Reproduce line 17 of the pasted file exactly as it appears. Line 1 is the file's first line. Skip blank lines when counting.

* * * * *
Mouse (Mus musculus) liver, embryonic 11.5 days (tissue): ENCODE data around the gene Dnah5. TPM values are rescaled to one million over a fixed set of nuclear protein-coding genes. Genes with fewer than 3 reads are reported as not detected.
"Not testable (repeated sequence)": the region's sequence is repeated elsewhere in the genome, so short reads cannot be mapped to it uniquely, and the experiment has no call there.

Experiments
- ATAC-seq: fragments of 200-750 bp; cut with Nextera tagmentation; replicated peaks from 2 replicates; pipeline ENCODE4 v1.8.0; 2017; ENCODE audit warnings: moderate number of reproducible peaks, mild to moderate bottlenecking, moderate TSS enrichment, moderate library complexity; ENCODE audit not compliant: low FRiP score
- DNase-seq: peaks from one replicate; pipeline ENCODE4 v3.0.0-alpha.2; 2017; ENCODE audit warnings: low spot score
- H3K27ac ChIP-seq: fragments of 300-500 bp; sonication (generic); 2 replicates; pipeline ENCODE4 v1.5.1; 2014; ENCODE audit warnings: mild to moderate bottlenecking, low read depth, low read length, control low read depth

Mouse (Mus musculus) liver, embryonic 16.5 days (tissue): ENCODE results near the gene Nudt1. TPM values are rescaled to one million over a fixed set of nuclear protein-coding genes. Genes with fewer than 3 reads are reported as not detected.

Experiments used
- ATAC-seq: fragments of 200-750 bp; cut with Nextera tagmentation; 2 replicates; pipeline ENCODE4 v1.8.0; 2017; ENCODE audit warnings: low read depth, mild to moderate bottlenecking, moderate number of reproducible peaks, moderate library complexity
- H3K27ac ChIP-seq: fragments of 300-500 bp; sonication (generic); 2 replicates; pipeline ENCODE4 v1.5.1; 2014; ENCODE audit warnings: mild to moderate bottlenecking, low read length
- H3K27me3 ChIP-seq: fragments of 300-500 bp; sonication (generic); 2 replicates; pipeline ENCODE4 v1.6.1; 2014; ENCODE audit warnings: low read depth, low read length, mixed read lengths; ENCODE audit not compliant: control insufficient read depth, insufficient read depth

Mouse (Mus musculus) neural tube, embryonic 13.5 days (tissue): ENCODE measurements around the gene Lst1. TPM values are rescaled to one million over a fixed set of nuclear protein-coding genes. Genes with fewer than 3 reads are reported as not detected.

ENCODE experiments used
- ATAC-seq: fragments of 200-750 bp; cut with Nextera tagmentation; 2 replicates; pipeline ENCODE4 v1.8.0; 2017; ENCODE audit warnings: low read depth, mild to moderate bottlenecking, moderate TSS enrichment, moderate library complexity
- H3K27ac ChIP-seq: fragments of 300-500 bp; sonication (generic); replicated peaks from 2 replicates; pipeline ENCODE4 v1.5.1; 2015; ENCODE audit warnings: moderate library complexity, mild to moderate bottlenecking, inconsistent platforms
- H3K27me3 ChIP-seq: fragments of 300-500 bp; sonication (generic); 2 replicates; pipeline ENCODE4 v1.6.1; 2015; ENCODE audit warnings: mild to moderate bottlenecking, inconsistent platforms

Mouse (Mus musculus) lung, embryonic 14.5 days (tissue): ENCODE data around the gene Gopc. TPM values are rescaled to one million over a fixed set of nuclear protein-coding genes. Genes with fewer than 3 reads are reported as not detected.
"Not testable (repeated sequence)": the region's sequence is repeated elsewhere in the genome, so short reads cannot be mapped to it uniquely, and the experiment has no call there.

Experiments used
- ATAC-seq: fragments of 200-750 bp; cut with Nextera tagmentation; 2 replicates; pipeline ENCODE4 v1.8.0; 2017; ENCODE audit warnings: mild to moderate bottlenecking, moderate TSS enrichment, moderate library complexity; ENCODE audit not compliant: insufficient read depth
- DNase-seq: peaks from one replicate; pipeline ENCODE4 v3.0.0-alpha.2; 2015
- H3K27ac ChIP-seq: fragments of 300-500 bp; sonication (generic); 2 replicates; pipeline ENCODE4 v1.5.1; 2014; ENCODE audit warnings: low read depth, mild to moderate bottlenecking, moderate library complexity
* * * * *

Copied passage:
Mouse (Mus musculus) lung, embryonic 14.5 days (tissue): ENCODE data around the gene Gopc. TPM values are rescaled to one million over a fixed set of nuclear protein-coding genes. Genes with fewer than 3 reads are reported as not detected.